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Fathers and Daughters Sermon

Sermon by Rabbi Aron

Saturday, December 6, 2014

This morning we have heard Jacob’s failings well enumerated by Alex and Craig I’d like to pick up that topic and add one more, Jacob’s failings as a father. His faults as a father of sons, are well known.  Next week and for the rest of the book of Genesis, we will be reading the story of Joseph, and seeing the profound effects of Jacob’s blind favoritism.

Jacob also had failings as the father of a daughter, Dinah, whose story Alex alluded to in her introduction. As you will see in the TV miniseries this week, “The Red Tent”, Jacob not only failed to protect Dinah from harm, he never consulted with her in terms of her future. His concerns seemed to be much more focused on community relations than on his daughter.

Other Biblical fathers of daughters don’t seem much better. There is Laban, Jacob’s role model, perhaps, who uses his daughters for his own purposes and Jepthah who ends up offering his daughter’s life in payment for a vow. King Saul first uses his daughter to lure David into fighting the Philistines for a bride price of 100 foreskins and then was willing to remove her from her husband, against her will, and return her to David, when that better suited his purpose. Things get a little better in rabbinic law, where though daughters can’t inherit, their needs are protected in certain ways.

In general though, Jewish fathers don’t seem to get the attention that Jewish mother’s get. We don’t have as many stereotypes about Jewish fathers as mothers, nor as many bad jokes.

Whatever is lacking though in popular culture, Jewish history does provide us with some very positive examples of Father Daughter relationships.

The first is Bruriah, the outstanding women scholar of the Talmud. She was the daughter of Rabbi Hananiah ben Teradyon, one of the ten rabbis martyred by the Romans, whose story is part of the Avodah service on Yom Kippur afternoon. He not only allowed his daughter to learn but encouraged her, even to the extent of allowing her to disagree with him in public on halachic issues. The Talmud tells the story of Bruriah challenging one of her father’s legal decisions and the other rabbis supporting her opinion. That she was a quick learner we know from the story of the day she learned 300 halachot. She was also a woman of great fortitude in the face of difficulties in her own life.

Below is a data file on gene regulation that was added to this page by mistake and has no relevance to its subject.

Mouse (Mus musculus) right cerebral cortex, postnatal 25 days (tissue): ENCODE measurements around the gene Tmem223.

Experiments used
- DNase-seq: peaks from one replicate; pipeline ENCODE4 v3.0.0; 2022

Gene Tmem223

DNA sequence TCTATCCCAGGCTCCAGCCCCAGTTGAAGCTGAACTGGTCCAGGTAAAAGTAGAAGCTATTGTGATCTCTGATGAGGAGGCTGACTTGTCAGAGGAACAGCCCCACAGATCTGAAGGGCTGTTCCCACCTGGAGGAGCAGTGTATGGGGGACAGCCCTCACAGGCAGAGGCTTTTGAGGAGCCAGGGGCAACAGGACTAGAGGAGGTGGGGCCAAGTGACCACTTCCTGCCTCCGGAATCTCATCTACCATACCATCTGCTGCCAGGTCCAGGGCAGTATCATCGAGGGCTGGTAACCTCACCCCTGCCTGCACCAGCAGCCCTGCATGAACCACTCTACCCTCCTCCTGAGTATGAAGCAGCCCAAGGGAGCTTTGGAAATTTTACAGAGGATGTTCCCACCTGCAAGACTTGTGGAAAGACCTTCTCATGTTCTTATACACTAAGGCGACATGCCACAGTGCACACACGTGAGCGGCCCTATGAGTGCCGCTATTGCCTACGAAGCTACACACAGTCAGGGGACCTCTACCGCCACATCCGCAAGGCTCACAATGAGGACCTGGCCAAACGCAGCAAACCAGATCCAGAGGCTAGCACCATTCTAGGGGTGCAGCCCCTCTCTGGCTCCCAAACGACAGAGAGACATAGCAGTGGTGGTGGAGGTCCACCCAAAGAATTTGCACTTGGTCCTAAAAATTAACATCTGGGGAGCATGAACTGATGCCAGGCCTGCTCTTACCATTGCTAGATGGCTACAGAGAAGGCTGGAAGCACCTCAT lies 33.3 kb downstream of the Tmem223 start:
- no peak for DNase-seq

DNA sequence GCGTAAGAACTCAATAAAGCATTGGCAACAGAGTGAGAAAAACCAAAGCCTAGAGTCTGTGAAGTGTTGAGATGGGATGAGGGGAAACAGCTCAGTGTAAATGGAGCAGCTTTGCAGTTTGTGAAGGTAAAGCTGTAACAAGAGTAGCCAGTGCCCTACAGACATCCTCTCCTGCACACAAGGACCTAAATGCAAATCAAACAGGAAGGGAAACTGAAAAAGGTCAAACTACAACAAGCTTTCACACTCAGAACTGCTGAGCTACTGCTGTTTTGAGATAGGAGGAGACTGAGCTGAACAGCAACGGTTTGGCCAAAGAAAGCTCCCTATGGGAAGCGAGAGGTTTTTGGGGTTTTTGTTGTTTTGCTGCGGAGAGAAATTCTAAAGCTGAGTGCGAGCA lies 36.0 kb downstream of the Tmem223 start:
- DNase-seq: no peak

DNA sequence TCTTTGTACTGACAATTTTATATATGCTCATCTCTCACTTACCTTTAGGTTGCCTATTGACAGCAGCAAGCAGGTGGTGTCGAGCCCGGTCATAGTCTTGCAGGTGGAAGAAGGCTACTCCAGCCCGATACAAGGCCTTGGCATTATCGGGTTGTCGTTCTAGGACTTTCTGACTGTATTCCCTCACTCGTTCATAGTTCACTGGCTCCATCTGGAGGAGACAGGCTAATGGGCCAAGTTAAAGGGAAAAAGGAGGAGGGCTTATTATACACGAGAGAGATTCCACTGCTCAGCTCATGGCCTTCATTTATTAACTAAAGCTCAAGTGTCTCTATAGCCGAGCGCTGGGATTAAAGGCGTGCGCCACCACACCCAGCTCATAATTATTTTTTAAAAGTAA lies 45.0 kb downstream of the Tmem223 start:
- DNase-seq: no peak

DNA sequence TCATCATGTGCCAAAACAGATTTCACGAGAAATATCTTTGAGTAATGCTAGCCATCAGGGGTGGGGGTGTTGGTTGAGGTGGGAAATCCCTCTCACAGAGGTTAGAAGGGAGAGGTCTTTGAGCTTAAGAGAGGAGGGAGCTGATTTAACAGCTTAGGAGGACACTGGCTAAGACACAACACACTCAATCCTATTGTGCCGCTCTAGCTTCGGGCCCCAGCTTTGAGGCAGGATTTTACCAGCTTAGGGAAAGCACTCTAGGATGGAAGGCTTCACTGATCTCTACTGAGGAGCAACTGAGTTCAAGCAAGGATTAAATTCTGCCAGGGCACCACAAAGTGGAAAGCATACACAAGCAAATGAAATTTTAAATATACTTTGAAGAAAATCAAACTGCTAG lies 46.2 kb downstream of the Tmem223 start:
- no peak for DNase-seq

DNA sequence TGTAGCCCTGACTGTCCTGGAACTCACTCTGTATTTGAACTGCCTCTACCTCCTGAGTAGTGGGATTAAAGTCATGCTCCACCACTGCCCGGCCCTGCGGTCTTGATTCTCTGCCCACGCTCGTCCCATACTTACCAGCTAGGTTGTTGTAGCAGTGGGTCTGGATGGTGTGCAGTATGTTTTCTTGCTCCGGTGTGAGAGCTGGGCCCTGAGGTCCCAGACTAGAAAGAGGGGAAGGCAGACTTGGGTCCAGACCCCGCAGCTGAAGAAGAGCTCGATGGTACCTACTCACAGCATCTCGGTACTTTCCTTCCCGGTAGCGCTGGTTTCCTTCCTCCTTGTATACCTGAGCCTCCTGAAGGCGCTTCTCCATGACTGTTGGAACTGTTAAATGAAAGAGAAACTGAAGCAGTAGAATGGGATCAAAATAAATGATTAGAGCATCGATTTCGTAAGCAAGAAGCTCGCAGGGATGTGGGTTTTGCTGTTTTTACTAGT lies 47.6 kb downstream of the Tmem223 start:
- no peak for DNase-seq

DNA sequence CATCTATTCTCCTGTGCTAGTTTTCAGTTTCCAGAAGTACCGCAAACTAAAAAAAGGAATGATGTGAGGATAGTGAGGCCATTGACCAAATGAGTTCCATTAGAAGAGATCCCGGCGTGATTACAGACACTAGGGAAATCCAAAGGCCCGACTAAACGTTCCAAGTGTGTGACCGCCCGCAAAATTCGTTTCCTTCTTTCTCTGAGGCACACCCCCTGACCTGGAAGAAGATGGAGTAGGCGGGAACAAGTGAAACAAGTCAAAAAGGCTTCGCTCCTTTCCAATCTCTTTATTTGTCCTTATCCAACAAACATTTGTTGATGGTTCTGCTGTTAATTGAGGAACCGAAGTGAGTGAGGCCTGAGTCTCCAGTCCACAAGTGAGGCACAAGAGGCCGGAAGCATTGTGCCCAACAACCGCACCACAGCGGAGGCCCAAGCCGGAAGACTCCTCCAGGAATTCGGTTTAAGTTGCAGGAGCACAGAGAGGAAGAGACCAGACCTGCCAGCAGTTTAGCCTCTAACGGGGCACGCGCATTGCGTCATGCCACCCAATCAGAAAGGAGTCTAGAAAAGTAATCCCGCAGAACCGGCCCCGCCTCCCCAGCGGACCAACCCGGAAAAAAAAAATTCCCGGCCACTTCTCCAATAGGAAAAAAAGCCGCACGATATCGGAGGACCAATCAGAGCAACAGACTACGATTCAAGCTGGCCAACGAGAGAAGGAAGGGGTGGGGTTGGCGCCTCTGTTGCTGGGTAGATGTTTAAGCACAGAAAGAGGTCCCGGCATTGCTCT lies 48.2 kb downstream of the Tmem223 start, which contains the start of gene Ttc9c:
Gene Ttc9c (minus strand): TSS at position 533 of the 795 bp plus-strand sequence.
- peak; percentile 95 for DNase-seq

Rashi, the most famous of medieval Biblical commentators, is also well known for having taught his daughters. Having no sons, he shared his study of Talmud with them in ways that were unusual in that time and place. The story of Rashi’s Daughters, has taken on new life in the modern historical novels about them written by Maggie Anton, who coincidentally will be at JCC this Sunday talking about her new series about Rav Hisda’s daughter.

There is one more recent woman to add to this enumeration of daughters who received significant encouragement from their fathers and that is Judith Kaplan Eisenstein- who’s Bat Mitzvah in 1922 was the very first in history. Her father, Rabbi Mordechai Kaplan, was teaching at the Jewish Theological Seminary at the time and having no sons, began to think about his daughter’s coming of age. Judith was very nervous coming up to the bimah in her synagogue, where men and women were still sitting separately. Later on the 70th anniversary of her Bat Mitzvah in 1992 she reminisced about the experience and about the encouragement her father gave her to step out of the limited roles for women at that time. She went on to become a famous musicologist and some of her settings of the prayers are still sung commonly today, like the simple Mah Tovu.

Alex and Craig, it is very special to have you sharing the bimah this morning and I hope that the closeness you have experiences through this process continues throughout your lives. The encouragement of fathers is thought to be a key aspect of women’s success- Alex you are set to go.


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